By Jane Austen
HarperCollins is proud to offer its new diversity of best-loved, crucial classics. 'Northanger Abbey! those have been exciting phrases, and wound up Catherine's emotions to the top element of ecstasy.' thought of the main light-hearted and satirical of Austen's novels, Northanger Abbey tells the tale of an not going younger heroine Catherine Morland. whereas staying in tub, Catherine meets Henry Tilney and his sister Eleanor who invite her to their family members property, Northanger Abbey. partial to Gothic Romance novels, naive Catherine is quickly letting her mind's eye run wild within the atmospheric abbey, fuelled via her friendship with the vivacious Isabella Thorpe. it is just while the realities of lifestyles set in round her that Catherine's fantastical international is shattered. A coming-of-age novel, Austen expertly parodies the Gothic romance novels of her time and divulges a lot approximately her unsentimental view of affection and marriage within the eighteenth century.
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Additional info for Northanger Abbey
Unlike her truly quixotic predecessors, Catherine develops her reading skills through the novel. Her experiences in Bath and at Northanger Abbey ultimately make her a better reader of texts, landscapes, people, and situations. Isabella Thorpe acts as a counterpoint to Catherine. Isabella's reading, like much of her behaviour, is shallow and superficial. She is a poor reader of books and gains most of her literary insight from her friend Miss Andrews. She is adept at assuming the heroine's role because she uses fiction to create the reality she desires.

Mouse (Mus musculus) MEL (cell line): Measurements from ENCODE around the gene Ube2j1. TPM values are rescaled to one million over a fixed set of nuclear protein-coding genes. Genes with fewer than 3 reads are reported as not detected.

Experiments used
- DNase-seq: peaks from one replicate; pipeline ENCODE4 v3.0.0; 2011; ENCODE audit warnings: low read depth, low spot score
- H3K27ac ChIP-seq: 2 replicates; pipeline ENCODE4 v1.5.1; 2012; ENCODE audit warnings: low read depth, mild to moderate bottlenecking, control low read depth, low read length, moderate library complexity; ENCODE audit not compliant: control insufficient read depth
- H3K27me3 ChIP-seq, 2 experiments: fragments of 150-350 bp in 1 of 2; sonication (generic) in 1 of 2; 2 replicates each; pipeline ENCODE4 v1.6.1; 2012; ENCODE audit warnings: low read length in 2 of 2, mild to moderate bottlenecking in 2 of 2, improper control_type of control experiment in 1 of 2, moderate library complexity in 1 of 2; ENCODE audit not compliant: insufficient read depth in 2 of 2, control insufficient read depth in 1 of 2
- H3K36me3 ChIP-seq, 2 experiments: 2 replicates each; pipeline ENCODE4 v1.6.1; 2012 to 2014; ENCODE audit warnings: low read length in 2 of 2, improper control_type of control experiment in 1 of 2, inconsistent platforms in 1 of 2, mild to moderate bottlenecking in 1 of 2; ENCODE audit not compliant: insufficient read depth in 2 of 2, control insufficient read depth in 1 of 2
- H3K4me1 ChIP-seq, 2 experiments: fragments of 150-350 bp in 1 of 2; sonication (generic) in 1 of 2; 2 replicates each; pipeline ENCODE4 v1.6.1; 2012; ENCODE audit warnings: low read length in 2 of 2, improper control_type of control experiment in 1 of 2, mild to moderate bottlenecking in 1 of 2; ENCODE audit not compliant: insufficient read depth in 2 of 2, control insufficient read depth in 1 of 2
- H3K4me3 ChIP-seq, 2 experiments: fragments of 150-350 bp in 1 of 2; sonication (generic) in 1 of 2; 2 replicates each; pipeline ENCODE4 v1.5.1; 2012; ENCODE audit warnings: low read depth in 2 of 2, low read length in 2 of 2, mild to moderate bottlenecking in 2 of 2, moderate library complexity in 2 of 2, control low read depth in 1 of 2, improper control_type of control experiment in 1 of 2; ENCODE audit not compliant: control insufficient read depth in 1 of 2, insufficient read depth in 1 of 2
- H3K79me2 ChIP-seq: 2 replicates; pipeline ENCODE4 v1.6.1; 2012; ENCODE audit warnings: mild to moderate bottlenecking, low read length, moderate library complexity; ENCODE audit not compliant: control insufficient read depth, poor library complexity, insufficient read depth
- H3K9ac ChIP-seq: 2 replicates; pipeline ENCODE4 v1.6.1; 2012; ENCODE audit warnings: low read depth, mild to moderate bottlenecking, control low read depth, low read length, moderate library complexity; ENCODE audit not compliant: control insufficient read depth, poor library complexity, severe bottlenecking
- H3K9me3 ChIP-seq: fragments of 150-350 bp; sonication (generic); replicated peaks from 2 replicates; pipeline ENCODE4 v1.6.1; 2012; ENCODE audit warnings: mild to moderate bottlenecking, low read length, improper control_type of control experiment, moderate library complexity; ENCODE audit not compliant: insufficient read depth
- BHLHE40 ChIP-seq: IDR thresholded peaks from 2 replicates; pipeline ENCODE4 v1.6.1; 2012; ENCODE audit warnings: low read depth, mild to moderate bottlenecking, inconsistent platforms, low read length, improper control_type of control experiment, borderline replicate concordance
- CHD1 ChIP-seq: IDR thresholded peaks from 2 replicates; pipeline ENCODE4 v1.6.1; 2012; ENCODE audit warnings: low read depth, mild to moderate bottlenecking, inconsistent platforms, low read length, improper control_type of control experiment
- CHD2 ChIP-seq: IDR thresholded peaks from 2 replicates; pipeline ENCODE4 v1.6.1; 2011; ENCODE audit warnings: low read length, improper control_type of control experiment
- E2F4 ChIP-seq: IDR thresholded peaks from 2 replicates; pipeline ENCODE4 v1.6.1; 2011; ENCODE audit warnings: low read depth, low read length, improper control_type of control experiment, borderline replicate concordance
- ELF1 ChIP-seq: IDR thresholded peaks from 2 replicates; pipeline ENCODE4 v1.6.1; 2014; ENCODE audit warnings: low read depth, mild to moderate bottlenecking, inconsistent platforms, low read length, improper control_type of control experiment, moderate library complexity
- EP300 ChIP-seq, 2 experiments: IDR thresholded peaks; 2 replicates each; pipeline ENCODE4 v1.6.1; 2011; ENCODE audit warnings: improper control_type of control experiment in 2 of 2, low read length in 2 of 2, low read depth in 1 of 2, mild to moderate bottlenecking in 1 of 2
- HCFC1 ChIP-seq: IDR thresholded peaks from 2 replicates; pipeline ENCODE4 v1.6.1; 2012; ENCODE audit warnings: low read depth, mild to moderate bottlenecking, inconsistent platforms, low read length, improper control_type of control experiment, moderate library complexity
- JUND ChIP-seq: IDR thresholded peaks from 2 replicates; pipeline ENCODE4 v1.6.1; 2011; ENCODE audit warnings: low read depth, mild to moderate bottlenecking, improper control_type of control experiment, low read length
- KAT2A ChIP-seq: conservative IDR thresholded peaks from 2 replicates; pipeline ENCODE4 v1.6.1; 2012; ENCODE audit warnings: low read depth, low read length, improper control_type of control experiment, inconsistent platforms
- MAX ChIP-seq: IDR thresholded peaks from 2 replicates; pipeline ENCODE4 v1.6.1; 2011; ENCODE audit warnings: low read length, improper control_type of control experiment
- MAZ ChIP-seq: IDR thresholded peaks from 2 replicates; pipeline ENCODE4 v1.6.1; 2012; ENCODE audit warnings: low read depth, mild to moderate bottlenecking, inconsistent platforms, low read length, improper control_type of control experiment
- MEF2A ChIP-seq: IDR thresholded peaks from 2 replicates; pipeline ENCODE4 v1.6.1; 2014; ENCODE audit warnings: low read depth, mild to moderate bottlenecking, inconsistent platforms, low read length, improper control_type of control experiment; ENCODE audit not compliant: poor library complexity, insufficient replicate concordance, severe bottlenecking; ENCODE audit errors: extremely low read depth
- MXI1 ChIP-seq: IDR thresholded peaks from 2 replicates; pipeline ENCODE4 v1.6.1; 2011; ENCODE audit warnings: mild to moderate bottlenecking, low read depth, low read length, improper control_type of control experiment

There were also undoubtedly changes in fashion, but Austen's comments about social conduct remain pertinent since she targets general types or characteristics. Even the many "books" referred to or referenced in Northanger Abbey were still understandable and often widely read in 1816. Nei- Page 12 ther Radcliffe's Gothic novels nor the many Gothic elements would have confused the 1816 reader, as other parodies (Eaton Stannard Barett's The Heroine, 1813, Thomas Love Peacock's Nightmare Abbey, 1818) were favourably received and many later works employed Gothic elements (Mary Shelley's Frankenstein, 1818, Maturin's Melmoth the Wanderer, 1820).
1 She acknowledged herself "the Authoress'' and enquired why it had never "appeared in print". She even offered to provide another copy should the press have mislaid the original. 2 Austen received an abrupt reply that left her in no doubt that if she attempted to publish elsewhere Crosby would take "proceedings to stop the sale". Her only recourse was to repurchase "the MS. . " This curt exchange prompted Austen to set "Susan" aside and concentrate on revising "Elinor and Marianne" a work she published with another publisher and her Page 11 own money as Sense and Sensibility in 1812.
Northanger Abbey by Jane Austen